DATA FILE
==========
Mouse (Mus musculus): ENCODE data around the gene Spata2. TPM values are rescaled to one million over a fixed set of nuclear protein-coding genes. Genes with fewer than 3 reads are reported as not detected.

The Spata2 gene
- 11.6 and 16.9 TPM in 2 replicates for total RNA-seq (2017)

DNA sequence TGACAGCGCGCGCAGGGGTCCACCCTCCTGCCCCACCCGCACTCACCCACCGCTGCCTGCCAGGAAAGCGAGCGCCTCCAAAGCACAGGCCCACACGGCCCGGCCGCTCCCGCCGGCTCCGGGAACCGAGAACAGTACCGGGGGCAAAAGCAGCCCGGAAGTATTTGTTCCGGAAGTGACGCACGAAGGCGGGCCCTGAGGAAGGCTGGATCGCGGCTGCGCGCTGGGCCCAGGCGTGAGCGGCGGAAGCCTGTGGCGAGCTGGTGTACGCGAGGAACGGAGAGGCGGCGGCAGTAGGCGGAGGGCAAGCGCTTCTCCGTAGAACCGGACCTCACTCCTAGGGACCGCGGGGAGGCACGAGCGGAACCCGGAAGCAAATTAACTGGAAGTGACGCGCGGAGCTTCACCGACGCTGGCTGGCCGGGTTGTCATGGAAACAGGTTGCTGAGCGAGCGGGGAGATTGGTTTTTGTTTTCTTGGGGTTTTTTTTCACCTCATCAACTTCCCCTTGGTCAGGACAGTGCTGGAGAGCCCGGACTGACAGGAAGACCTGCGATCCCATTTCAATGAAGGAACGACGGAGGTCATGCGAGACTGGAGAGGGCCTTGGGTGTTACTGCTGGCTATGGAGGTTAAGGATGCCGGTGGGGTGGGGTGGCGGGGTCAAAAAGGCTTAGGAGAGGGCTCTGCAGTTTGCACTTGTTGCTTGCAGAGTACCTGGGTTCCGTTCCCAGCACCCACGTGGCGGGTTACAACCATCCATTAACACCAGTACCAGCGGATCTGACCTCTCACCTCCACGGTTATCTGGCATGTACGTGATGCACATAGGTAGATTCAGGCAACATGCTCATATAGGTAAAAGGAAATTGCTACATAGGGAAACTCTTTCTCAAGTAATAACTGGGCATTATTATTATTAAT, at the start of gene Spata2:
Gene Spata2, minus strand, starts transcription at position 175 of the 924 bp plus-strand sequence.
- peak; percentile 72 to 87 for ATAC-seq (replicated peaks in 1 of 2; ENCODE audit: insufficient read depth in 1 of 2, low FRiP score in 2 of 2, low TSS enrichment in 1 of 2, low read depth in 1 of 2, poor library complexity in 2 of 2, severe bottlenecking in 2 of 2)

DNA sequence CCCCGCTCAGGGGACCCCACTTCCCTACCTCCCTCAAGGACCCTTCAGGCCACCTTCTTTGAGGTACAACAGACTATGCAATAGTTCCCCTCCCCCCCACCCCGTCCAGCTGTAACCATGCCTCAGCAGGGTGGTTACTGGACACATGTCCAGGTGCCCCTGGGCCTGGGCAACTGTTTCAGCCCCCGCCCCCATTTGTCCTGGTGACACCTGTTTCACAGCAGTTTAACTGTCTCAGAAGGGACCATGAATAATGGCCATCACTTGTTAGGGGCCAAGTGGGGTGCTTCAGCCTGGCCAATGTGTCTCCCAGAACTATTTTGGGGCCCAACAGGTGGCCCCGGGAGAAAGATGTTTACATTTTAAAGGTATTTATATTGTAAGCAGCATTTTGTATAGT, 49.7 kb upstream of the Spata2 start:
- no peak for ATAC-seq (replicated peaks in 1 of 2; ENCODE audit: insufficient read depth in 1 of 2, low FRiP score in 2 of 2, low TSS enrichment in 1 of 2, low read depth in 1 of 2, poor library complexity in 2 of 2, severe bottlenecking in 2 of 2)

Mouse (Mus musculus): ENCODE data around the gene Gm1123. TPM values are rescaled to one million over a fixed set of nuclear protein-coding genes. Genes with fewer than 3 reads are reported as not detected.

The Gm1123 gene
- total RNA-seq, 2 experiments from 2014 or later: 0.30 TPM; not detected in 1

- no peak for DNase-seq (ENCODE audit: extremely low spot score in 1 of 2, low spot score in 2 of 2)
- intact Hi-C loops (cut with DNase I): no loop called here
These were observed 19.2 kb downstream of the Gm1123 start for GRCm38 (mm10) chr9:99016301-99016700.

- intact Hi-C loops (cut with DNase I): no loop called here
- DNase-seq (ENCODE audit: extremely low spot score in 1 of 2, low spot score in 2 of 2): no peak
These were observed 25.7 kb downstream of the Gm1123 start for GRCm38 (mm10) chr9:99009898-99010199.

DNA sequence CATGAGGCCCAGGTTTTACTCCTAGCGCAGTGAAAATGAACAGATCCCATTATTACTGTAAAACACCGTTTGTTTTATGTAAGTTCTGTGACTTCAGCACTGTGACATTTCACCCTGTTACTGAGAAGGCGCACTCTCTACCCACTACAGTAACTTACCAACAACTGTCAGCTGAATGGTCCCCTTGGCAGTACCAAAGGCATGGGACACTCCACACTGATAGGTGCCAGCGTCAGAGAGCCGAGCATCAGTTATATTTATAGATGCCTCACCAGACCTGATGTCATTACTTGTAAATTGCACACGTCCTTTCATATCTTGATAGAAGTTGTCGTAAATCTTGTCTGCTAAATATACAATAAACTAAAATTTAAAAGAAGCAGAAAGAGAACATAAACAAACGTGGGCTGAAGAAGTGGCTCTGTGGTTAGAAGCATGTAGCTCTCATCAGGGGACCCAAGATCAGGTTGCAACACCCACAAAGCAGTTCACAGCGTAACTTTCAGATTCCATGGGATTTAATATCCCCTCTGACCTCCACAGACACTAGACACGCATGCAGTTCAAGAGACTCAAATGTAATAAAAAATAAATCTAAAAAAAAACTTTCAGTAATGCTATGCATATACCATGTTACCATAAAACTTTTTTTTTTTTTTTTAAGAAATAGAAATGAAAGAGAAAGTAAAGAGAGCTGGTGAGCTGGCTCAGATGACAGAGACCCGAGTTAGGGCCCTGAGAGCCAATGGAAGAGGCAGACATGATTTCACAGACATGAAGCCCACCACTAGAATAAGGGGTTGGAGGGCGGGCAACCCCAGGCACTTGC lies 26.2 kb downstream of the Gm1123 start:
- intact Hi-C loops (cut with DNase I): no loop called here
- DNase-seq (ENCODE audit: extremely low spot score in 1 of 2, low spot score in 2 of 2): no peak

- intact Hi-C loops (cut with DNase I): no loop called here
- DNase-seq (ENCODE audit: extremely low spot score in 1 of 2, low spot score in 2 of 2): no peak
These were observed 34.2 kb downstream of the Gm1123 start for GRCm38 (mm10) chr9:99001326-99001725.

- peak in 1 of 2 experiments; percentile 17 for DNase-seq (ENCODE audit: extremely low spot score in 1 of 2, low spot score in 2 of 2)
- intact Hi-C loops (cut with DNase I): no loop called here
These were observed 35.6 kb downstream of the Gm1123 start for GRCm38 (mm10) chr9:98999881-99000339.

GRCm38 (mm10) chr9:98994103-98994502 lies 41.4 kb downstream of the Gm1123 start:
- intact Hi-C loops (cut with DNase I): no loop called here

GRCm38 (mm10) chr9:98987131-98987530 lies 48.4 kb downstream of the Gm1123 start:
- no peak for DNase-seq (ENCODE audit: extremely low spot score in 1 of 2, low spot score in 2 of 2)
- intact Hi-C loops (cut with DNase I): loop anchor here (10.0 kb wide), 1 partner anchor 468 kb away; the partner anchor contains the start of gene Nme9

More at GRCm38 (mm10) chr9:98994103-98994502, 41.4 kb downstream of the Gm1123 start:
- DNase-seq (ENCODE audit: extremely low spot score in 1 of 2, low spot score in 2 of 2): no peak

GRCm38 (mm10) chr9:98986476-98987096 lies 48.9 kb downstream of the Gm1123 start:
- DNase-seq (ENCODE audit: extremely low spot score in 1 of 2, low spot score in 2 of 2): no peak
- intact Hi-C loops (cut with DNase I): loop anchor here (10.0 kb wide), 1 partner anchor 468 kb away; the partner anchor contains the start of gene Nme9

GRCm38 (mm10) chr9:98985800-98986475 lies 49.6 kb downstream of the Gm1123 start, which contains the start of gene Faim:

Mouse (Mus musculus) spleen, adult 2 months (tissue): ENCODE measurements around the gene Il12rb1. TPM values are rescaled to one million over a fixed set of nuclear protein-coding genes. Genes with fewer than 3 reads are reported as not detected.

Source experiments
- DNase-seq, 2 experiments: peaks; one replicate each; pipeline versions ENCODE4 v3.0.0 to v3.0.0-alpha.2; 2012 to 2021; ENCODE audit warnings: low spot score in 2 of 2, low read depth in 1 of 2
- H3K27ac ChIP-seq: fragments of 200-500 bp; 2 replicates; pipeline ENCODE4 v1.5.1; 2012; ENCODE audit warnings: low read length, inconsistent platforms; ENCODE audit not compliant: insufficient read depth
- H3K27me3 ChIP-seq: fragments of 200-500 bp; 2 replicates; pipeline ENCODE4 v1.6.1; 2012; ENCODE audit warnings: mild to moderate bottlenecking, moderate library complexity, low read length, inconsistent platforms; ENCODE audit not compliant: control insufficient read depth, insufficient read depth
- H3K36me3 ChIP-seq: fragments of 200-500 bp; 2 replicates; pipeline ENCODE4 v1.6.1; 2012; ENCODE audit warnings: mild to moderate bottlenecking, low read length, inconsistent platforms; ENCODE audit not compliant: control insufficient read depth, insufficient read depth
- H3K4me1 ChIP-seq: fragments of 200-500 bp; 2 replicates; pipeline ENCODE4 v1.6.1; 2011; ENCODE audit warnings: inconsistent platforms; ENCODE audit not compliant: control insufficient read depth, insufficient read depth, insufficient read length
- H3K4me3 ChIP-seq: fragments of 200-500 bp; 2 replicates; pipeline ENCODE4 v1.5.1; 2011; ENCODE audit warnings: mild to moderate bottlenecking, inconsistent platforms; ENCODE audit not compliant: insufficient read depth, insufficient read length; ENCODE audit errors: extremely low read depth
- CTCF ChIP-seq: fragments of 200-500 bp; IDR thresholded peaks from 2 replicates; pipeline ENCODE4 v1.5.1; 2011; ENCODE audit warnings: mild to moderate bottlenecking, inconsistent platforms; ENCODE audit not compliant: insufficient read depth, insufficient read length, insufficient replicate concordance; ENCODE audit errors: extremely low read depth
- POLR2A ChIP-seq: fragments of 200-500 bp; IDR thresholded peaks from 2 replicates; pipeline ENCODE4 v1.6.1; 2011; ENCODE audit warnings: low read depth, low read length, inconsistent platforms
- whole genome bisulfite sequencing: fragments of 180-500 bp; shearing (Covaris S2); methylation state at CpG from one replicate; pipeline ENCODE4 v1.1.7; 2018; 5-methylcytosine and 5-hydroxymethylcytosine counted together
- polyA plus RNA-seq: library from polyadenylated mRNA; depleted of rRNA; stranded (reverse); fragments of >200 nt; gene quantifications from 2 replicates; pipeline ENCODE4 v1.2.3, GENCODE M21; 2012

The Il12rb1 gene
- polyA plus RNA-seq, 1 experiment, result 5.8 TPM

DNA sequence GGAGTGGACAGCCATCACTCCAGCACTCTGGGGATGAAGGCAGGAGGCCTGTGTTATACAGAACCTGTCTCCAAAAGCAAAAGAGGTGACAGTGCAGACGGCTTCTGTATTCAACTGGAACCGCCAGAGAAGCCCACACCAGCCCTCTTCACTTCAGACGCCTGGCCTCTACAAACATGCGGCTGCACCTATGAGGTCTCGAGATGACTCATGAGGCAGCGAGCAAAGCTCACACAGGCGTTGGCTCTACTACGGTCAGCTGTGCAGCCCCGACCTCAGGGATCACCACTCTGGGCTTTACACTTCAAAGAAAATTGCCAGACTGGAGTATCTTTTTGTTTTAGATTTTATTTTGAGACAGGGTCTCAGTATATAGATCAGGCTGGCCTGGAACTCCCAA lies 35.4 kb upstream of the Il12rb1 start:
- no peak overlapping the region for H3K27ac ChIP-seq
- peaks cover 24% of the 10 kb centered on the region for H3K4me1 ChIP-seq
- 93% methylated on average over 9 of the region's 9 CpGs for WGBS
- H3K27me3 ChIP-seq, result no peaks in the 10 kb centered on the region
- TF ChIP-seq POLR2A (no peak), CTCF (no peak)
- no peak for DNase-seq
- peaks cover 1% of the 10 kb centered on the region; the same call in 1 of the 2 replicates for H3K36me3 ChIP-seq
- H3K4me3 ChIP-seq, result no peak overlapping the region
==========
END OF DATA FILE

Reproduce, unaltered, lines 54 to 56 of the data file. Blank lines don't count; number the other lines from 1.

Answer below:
- peaks cover 24% of the 10 kb centered on the region for H3K4me1 ChIP-seq
- 93% methylated on average over 9 of the region's 9 CpGs for WGBS
- H3K27me3 ChIP-seq, result no peaks in the 10 kb centered on the region